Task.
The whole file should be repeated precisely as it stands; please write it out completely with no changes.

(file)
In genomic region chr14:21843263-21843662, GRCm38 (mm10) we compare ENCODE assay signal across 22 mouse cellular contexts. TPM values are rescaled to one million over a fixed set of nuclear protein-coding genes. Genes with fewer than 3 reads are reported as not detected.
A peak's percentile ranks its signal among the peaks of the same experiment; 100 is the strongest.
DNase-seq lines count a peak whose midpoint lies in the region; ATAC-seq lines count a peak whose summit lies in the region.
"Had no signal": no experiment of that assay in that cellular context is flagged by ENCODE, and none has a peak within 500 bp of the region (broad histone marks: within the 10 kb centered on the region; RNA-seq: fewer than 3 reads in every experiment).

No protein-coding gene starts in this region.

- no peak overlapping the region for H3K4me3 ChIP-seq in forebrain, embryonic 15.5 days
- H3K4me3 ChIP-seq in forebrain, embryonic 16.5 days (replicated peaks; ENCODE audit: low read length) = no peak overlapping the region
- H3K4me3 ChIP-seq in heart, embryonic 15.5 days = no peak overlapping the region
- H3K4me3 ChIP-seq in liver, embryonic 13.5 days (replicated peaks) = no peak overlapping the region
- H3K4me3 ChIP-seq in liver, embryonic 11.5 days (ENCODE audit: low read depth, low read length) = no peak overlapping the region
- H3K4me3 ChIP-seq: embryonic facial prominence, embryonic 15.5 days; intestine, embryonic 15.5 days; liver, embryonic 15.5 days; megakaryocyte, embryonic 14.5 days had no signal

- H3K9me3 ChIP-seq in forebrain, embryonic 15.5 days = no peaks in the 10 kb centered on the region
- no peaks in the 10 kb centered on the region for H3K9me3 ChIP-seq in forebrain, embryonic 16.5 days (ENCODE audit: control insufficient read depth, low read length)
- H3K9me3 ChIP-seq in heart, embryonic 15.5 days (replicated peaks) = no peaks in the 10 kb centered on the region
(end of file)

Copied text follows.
In genomic region chr14:21843263-21843662, GRCm38 (mm10) we compare ENCODE assay signal across 22 mouse cellular contexts. TPM values are rescaled to one million over a fixed set of nuclear protein-coding genes. Genes with fewer than 3 reads are reported as not detected.
A peak's percentile ranks its signal among the peaks of the same experiment; 100 is the strongest.
DNase-seq lines count a peak whose midpoint lies in the region; ATAC-seq lines count a peak whose summit lies in the region.
"Had no signal": no experiment of that assay in that cellular context is flagged by ENCODE, and none has a peak within 500 bp of the region (broad histone marks: within the 10 kb centered on the region; RNA-seq: fewer than 3 reads in every experiment).

No protein-coding gene starts in this region.

- no peak overlapping the region for H3K4me3 ChIP-seq in forebrain, embryonic 15.5 days
- H3K4me3 ChIP-seq in forebrain, embryonic 16.5 days (replicated peaks; ENCODE audit: low read length) = no peak overlapping the region
- H3K4me3 ChIP-seq in heart, embryonic 15.5 days = no peak overlapping the region
- H3K4me3 ChIP-seq in liver, embryonic 13.5 days (replicated peaks) = no peak overlapping the region
- H3K4me3 ChIP-seq in liver, embryonic 11.5 days (ENCODE audit: low read depth, low read length) = no peak overlapping the region
- H3K4me3 ChIP-seq: embryonic facial prominence, embryonic 15.5 days; intestine, embryonic 15.5 days; liver, embryonic 15.5 days; megakaryocyte, embryonic 14.5 days had no signal

- H3K9me3 ChIP-seq in forebrain, embryonic 15.5 days = no peaks in the 10 kb centered on the region
- no peaks in the 10 kb centered on the region for H3K9me3 ChIP-seq in forebrain, embryonic 16.5 days (ENCODE audit: control insufficient read depth, low read length)
- H3K9me3 ChIP-seq in heart, embryonic 15.5 days (replicated peaks) = no peaks in the 10 kb centered on the region